Sunday, February 9, 2020
Another rare sunny day this winter! I got home early Sunday afternoon after spending the weekend in Seattle and was just itching to get out. I needed Vitamin D and exercise! It would have been a perfect day to head out to River Song. But, according to Big Red’s clock, I had only four and a half hours of daylight left. Not enough time to justify burning a third of a tank of gas. So I decided to head out to Priest Point Park. I loaded up my daypack with five liters of water, bringing the pack weight to approximately 14 pounds, and headed out.
Priest Point is a City of Olympia park on Budd Inlet, and it has something for everyone. The park has miles of hiking trails, beaches, picnic areas, a garden, shelters, outdoor kitchens and barbecue areas, and a playground for kids. Since it is a city park, no parking pass is needed.
As expected, the parking lot was completely full when I arrived, except for one spot, and I grabbed it. As I slid out onto the pavement, I remembered Big Red’s clock is off by an hour. I actually had five and a half hours of daylight left. D’oh! Oh, well. It would have taken me about an hour to prepare for heading out to River Song, anyway. I had completely unpacked it after my last trip, and my tools were all spread out in my shed. I’m not sure about the status of my batteries, either.
I shrugged my way into my daypack and headed for the Ellis Cove Trail. This is the most difficult trail in the system, and I wanted a good workout.
Ellis Cove Trail is accessible from several entry points along East Bay Drive. I chose the southern-most trailhead, closest to the parking lot. This part of the trail starts out fairly level, and then quickly drops into a very steep ravine, using a series of steps and dirt ramps. The steps rise at uneven heights, some of which greatly exceed the US 7″ standard, making them a little awkward or even difficult for people with knee issues. Or those who might be height challenged.
As soon as the trail reaches the bottom of the ravine, it climbs back out through a series of steps and switchbacks, crosses the ridge, and drops back down again to Ellis Cove through an equally steep path. These two ravines are the most strenuous parts of the Priest Point trail system, and I had not brought my hiking poles with me. I wish I had because it would have helped reduce the impact on my knees when stepping down some of those steps with the higher risers.
A nice, fairly level boardwalk curves around the end of Ellis Cove, providing both a welcome relief from the strenuous climbing and also a fantastic view of the cove itself. An information kiosk and overlook at the north end of the boardwalk provides information about the creatures that inhabit the lagoon.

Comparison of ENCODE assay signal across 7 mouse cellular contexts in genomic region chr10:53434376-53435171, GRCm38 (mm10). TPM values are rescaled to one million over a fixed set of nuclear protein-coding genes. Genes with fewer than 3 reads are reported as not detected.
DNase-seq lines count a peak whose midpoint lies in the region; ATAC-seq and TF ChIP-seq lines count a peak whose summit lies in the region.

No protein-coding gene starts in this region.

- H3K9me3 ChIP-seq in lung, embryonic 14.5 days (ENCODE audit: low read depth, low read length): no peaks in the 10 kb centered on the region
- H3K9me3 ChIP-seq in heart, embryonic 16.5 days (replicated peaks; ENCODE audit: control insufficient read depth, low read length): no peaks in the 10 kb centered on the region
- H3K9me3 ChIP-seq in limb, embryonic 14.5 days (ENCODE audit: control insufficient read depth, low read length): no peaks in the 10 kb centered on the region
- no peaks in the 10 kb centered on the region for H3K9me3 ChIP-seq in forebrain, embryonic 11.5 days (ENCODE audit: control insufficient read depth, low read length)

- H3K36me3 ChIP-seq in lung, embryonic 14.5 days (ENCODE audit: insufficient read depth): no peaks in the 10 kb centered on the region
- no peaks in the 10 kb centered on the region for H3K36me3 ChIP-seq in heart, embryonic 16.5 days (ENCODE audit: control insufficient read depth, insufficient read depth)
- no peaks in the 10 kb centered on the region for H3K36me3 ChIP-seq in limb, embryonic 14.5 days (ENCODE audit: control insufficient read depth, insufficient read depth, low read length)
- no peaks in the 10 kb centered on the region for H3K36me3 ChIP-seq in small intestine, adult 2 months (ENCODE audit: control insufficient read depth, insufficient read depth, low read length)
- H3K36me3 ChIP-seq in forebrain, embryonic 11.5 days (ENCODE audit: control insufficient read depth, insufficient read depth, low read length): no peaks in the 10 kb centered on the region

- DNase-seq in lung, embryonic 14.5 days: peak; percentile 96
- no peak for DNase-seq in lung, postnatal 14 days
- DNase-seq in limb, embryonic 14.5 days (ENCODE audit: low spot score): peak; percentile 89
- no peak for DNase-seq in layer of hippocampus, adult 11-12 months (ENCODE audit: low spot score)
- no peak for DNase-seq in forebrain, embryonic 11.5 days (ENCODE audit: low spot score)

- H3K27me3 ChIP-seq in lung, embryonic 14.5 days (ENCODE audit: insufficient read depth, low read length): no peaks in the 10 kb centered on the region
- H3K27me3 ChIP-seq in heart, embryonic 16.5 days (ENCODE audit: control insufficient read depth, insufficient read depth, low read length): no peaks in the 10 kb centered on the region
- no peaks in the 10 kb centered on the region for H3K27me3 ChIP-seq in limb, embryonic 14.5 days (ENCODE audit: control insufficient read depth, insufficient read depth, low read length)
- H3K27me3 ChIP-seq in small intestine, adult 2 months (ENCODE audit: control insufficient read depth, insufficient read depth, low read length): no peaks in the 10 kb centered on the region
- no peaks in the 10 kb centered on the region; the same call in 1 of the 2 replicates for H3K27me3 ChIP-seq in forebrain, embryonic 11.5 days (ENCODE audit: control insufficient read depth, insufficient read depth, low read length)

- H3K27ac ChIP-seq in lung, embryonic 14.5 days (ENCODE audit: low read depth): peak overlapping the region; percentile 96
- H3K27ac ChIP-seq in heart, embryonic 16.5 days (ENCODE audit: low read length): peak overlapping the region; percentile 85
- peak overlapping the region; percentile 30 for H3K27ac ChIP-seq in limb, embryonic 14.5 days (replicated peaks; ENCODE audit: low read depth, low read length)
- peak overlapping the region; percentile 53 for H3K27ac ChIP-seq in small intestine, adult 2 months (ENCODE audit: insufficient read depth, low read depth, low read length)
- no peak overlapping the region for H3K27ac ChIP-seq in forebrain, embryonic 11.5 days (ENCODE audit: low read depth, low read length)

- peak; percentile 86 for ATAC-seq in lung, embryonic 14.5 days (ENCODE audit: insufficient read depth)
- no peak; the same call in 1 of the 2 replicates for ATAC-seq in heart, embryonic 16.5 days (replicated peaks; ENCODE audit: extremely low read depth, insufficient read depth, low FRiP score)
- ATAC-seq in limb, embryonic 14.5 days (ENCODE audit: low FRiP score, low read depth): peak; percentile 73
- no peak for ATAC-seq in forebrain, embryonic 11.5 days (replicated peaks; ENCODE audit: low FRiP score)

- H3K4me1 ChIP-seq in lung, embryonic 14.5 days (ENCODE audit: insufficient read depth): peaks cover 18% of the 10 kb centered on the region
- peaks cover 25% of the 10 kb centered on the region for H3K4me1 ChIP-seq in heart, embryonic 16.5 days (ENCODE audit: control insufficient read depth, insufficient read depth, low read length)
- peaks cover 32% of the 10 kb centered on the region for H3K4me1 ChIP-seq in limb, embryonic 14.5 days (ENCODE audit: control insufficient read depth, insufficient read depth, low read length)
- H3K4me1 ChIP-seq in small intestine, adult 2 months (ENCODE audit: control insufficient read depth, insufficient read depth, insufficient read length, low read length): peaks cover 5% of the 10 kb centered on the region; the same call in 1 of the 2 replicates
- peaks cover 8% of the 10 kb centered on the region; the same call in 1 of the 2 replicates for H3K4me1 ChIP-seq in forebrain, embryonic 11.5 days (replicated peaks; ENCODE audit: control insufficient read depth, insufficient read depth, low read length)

After leaving the boardwalk, the trail continues around the point in a series of short ascents and descents, meeting up with other trails along the way, including paths providing beach access. The maze of trails crisscrossing the point provides a great opportunity to put in some miles for those looking to build up endurance or get a good workout. Some of the trails are flatter with few tripping hazards (roots and rocks), while others are steeper, with exposed roots and rocks, requiring more intentional walking.
I wandered through the maze a bit, and then back up to the parking lot to use the restroom–it was being cleaned–and then down to the beach. I explored the beach a little bit and followed the southern-most beach access trail back up to the restroom–which was now available.
I wanted to put in another mile, so I walked across the bridge to the trails on the east side of the park. These trails are more level and have fewer tripping hazards, making them a good place for those looking for a more leisurely or less technical hike.
I did a quick loop and added another mile to my hike, bringing my total to five, and headed back to Big Red. It was a pretty good training hike and a great opportunity to enjoy some sun while out in the woods and also at the beach.
- Distance: 5.04 miles
- Elevation Gain: 454′
- Elapsed Time: 2:35:07
I did not use my Garmin, so I only have my stats from iPhone’s MapMyRun app, which, sadly, don’t give me the same level of detail. However, it’s good enough. The elapsed time includes my bathroom stop, photo stops, taking my pack off to find stuff, putting it back on again, stepping aside on the trail to let people pass, pausing to admire the view, pausing to consult a trail map, etc. The usual.
Priest Point is a popular destination, so be aware there will be lots of other people using the trails, including trail runners. It is a pet-friendly destination, as well, so expect dogs. Most people are pretty good about their dogs, but I found little dog owners often use the expanding leashes and allow their dogs to wrap themselves around my feet and ankles, creating tripping hazards. I usually just stepped to the side to let them pass. This helps keep their little dogs from getting overly excited, too.